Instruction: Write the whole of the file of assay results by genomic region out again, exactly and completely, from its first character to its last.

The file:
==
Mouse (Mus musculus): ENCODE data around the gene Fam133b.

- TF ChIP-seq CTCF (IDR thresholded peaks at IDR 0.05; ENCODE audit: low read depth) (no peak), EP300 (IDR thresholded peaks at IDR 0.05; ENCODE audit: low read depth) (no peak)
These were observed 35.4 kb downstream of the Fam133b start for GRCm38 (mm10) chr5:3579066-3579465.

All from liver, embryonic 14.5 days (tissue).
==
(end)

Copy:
Mouse (Mus musculus): ENCODE data around the gene Fam133b.

- TF ChIP-seq CTCF (IDR thresholded peaks at IDR 0.05; ENCODE audit: low read depth) (no peak), EP300 (IDR thresholded peaks at IDR 0.05; ENCODE audit: low read depth) (no peak)
These were observed 35.4 kb downstream of the Fam133b start for GRCm38 (mm10) chr5:3579066-3579465.

All from liver, embryonic 14.5 days (tissue).